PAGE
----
The Rev. H. Jeffrey A. Clements
My son was new to his position as associate director of Flathead Lutheran Bible Camp. He and his dog had moved to Montana that summer with what he could stuff into his small car. My daughter-in-law was still working in North Dakota as a National Park Ranger, so my wife went to help her pack up the house. I headed to Montana and spent nine days at camp.
Let’s just say I love camp. I have great memories from my teenage years of retreats with my youth group at Caroline Furnace in Virginia. As a pastor, I have taken children and youth to Green Wing (a camp that used to be near Amboy) and our own Lutheran Outdoor Ministries Center. I have even led retreats.
But, my love for camp apparently has its limits. After a week of morning and evening camp worship in Montana, I had developed a real need to praise God indoors and to sing some songs and hymns without hand motions and accompanied by something other than three guitars.
So, on Sunday morning, I headed to the closest ELCA congregation, not knowing what kind of worship I would encounter there, but hopeful that it would feel a bit more familiar to me.
Don’t get me wrong. The camp worship I experienced was great. It really was. On that Sunday morning, however, I needed something else. As I worshiped, in a building surrounded by altar, font and pulpit, with a liturgy accompanied by piano and a sermon preached by a vested pastor, I had found what I needed. But, I could not help but shake my head at just how subjective we can all be in our assessment of worship services. Here you have proof that I am as guilty as anyone.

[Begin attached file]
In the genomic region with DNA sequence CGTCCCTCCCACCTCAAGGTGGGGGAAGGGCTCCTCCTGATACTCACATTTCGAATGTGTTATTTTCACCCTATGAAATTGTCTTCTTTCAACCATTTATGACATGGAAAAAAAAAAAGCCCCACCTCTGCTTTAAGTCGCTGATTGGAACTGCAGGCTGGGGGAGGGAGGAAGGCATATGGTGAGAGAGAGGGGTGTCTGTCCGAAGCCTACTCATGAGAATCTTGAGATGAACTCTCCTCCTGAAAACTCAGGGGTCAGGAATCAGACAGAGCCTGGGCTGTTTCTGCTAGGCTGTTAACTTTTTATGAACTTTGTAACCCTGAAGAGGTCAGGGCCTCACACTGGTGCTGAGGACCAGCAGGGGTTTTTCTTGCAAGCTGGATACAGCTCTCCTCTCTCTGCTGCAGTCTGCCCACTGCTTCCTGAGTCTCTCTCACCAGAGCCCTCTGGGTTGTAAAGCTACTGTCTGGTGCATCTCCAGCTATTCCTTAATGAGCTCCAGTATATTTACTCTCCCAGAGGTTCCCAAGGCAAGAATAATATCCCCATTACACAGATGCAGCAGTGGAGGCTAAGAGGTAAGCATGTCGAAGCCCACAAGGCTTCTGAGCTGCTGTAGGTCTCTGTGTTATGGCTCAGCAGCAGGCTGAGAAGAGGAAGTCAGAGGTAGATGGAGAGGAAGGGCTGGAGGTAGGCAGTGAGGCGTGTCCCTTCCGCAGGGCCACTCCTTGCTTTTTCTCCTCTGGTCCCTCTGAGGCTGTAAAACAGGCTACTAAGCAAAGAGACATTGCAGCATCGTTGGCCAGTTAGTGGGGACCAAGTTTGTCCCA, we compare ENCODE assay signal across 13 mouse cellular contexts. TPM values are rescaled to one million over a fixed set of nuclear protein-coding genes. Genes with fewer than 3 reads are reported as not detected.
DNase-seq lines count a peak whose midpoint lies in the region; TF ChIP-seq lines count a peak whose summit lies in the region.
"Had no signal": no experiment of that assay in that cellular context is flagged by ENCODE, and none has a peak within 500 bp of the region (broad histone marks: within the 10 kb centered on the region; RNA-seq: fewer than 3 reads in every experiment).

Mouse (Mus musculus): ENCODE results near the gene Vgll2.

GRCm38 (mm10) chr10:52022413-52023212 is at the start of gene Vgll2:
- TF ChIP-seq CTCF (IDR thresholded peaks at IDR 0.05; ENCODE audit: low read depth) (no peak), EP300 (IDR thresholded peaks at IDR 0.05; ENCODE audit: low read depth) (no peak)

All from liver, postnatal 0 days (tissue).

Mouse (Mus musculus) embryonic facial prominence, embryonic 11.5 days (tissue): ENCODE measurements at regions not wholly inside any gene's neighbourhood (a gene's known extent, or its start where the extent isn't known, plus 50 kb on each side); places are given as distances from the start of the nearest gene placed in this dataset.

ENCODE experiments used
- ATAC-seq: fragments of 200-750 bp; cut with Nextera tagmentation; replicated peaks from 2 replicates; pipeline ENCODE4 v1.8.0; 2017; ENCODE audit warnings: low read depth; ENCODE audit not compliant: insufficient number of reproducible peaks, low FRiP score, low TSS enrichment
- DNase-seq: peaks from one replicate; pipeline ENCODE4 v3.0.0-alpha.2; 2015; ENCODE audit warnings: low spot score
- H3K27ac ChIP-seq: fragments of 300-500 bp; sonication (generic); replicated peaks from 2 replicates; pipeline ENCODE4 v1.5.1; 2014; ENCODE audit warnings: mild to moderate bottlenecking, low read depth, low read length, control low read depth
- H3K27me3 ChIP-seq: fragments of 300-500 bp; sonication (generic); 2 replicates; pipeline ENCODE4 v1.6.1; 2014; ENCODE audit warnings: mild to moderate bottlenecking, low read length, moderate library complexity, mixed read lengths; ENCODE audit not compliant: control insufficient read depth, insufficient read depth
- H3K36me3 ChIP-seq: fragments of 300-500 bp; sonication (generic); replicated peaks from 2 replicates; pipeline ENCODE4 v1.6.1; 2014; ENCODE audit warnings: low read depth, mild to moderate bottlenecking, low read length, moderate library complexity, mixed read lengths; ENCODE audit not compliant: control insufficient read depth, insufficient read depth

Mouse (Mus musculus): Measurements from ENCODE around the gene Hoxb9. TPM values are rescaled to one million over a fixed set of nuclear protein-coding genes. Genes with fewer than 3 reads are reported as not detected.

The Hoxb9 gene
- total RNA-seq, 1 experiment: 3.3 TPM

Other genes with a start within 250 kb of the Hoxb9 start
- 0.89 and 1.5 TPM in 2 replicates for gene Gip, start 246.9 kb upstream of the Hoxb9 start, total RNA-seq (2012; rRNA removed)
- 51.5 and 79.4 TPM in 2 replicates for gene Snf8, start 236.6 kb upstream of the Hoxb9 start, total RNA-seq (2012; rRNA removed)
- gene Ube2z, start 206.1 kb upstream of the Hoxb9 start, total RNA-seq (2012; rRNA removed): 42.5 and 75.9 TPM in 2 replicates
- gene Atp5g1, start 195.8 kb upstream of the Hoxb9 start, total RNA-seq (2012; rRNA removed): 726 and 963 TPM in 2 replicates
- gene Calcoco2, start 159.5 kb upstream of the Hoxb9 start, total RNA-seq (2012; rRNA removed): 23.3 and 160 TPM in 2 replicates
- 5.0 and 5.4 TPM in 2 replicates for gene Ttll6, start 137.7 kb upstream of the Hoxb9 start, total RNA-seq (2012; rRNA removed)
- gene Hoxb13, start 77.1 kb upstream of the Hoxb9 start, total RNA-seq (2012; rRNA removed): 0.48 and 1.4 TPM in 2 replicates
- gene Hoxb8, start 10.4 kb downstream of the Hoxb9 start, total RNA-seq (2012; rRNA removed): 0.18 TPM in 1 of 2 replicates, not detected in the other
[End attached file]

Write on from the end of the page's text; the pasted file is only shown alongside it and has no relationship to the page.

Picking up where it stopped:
If you serve on your congregation’s worship planning team, you have my gratitude. You know that planning a worship service requires much more than picking singable hymns. Planning a meaningful and relevant worship experience for a multi-generational congregation presents some significant challenges and not all of your efforts are uniformly appreciated. Thanks for what you do. It is important work.
I also deeply appreciate those dedicated folks who work with me on the synod’s worship team. This team is responsible for planning synod worship for our annual assembly, for ordination services, for the Congregational Resourcing Event and for the Professional Leaders Conference. In the course of a year, the team makes use of various liturgical and musical styles. We seek some common ground in these days when there is far more variety congregation to congregation than in any time in the past and expectations are harder to meet.
Worship is really at the core of who we are and what we do as Lutherans. It is one of the first things we emphasize as we discuss our faith practices. Yet, it seems that worship has become less important in the faith lives of many. The current trend is for even the most regular church attender to worship less often.
Does this mean that we should expend less effort in worship planning? By no means! Worship matters. If people did not care, they would not so freely express their opinions (or drive to town on Sunday from camp).
But, we need to remember that worship is contextual too. Worship that fits in one place may not be appropriate at all in another. As long as we follow our pattern of gathering, hearing the Word, sharing the meal and sending into the world, we are worshiping faithfully regardless of the musical style or instrumentation, architecture, color of wine, or length of sermon.